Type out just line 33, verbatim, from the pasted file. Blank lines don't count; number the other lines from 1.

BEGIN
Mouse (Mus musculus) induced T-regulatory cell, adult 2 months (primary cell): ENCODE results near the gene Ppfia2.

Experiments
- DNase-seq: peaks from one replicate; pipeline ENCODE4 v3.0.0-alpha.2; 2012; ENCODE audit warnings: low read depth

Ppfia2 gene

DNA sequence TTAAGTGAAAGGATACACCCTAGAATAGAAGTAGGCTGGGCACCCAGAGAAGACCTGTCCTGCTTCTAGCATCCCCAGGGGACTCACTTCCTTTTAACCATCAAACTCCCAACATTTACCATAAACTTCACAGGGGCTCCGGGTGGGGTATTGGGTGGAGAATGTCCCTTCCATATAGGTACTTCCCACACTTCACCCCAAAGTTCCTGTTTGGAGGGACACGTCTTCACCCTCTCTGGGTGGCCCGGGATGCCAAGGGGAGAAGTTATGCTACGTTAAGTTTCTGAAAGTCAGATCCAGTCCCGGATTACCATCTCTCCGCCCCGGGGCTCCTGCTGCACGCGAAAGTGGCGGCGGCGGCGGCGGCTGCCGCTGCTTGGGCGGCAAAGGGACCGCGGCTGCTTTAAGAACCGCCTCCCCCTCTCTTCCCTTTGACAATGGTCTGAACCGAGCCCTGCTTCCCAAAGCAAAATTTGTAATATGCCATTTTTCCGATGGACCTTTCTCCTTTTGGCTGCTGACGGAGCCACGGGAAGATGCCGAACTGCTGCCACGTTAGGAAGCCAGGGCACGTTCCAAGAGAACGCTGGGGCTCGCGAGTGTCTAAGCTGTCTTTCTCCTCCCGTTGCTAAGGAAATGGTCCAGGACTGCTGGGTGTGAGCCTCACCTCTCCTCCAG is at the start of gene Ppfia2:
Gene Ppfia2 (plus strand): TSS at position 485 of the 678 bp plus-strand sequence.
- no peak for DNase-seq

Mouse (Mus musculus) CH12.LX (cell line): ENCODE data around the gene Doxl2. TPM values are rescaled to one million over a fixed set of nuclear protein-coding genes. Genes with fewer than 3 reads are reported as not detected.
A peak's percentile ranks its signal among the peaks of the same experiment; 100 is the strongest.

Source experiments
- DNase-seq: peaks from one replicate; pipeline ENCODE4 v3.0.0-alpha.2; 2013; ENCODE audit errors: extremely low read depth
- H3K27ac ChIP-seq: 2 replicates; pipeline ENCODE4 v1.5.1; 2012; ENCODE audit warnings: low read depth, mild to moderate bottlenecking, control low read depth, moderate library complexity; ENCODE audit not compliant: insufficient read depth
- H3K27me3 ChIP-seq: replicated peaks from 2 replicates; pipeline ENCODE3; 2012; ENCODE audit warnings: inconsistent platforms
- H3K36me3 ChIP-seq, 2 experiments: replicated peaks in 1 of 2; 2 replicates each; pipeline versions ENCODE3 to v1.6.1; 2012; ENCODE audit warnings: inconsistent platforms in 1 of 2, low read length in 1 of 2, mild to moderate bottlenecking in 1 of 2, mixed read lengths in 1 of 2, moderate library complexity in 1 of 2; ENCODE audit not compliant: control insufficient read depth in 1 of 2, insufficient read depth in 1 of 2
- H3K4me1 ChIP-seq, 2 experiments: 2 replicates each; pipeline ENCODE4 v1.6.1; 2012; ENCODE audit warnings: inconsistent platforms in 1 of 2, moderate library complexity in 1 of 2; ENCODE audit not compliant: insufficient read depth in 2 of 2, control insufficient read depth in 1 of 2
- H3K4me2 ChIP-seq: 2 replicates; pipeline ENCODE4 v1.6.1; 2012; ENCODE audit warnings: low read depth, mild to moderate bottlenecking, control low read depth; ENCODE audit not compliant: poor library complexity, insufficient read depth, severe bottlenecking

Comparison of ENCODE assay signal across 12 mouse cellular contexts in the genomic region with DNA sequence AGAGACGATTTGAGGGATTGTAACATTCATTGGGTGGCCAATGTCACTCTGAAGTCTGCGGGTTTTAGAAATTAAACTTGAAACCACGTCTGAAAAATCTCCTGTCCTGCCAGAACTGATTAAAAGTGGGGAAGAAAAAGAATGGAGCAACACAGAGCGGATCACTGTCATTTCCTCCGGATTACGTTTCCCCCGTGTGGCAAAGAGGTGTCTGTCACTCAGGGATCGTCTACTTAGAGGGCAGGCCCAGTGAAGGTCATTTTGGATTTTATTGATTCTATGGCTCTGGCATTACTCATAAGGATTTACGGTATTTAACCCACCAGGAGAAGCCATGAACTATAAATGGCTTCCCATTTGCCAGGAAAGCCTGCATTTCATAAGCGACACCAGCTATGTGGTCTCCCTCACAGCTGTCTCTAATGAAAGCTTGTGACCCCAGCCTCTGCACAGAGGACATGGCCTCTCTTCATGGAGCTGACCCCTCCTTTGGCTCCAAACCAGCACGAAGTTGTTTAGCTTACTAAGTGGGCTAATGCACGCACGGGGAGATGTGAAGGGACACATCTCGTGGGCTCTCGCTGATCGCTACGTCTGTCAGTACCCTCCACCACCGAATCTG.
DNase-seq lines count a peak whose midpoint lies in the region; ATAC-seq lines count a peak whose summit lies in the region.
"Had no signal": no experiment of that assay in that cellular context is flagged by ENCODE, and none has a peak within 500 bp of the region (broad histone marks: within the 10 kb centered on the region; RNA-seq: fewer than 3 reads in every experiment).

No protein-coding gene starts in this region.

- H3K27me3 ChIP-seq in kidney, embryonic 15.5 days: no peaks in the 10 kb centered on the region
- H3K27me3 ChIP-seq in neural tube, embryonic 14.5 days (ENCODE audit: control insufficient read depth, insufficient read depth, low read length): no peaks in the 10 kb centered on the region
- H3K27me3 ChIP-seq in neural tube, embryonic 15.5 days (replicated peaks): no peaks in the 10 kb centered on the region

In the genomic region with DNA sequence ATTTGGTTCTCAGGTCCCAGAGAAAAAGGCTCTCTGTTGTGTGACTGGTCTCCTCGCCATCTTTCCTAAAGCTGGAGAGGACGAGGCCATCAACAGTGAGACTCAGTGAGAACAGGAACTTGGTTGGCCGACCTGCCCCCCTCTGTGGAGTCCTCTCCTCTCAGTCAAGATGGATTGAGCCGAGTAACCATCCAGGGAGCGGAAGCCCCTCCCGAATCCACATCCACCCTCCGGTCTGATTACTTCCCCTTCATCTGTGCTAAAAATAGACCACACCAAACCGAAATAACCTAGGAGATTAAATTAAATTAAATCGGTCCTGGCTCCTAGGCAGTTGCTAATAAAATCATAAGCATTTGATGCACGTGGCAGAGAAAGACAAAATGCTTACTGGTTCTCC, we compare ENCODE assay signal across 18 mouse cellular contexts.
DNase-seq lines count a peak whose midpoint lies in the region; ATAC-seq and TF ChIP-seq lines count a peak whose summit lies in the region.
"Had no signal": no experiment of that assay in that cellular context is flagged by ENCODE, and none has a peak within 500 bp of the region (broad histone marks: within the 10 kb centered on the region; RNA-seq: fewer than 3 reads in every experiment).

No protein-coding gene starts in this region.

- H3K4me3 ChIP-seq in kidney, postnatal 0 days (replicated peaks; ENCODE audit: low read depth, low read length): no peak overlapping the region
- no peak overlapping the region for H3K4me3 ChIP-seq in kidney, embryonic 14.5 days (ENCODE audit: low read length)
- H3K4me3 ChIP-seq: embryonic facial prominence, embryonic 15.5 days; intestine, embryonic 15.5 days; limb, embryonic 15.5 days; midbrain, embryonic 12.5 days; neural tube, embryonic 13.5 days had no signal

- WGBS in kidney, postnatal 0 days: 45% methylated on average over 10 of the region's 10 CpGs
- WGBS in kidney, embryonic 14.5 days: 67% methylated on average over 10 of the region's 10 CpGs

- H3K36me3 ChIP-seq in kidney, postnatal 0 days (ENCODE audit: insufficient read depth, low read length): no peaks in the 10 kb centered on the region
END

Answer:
- H3K36me3 ChIP-seq in kidney, postnatal 0 days (ENCODE audit: insufficient read depth, low read length): no peaks in the 10 kb centered on the region